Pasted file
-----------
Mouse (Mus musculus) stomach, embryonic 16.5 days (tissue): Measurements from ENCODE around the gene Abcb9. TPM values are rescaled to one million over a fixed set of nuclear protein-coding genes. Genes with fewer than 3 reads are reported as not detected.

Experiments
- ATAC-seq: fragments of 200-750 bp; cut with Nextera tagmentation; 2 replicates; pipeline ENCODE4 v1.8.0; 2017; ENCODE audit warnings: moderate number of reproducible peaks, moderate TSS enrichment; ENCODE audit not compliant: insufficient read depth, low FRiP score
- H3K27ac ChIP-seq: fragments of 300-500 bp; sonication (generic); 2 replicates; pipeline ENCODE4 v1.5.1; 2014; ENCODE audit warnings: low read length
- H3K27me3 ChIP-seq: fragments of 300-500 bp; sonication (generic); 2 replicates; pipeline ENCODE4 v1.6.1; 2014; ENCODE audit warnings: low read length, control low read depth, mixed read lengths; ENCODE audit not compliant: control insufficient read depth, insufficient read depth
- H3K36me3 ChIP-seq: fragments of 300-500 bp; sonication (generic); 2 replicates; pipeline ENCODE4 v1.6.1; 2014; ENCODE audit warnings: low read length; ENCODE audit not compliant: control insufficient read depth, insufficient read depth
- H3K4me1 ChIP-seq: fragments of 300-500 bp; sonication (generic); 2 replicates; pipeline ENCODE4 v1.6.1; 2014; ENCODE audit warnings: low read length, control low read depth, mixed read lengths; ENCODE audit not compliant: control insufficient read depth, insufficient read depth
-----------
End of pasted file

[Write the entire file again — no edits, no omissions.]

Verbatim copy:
Mouse (Mus musculus) stomach, embryonic 16.5 days (tissue): Measurements from ENCODE around the gene Abcb9. TPM values are rescaled to one million over a fixed set of nuclear protein-coding genes. Genes with fewer than 3 reads are reported as not detected.

Experiments
- ATAC-seq: fragments of 200-750 bp; cut with Nextera tagmentation; 2 replicates; pipeline ENCODE4 v1.8.0; 2017; ENCODE audit warnings: moderate number of reproducible peaks, moderate TSS enrichment; ENCODE audit not compliant: insufficient read depth, low FRiP score
- H3K27ac ChIP-seq: fragments of 300-500 bp; sonication (generic); 2 replicates; pipeline ENCODE4 v1.5.1; 2014; ENCODE audit warnings: low read length
- H3K27me3 ChIP-seq: fragments of 300-500 bp; sonication (generic); 2 replicates; pipeline ENCODE4 v1.6.1; 2014; ENCODE audit warnings: low read length, control low read depth, mixed read lengths; ENCODE audit not compliant: control insufficient read depth, insufficient read depth
- H3K36me3 ChIP-seq: fragments of 300-500 bp; sonication (generic); 2 replicates; pipeline ENCODE4 v1.6.1; 2014; ENCODE audit warnings: low read length; ENCODE audit not compliant: control insufficient read depth, insufficient read depth
- H3K4me1 ChIP-seq: fragments of 300-500 bp; sonication (generic); 2 replicates; pipeline ENCODE4 v1.6.1; 2014; ENCODE audit warnings: low read length, control low read depth, mixed read lengths; ENCODE audit not compliant: control insufficient read depth, insufficient read depth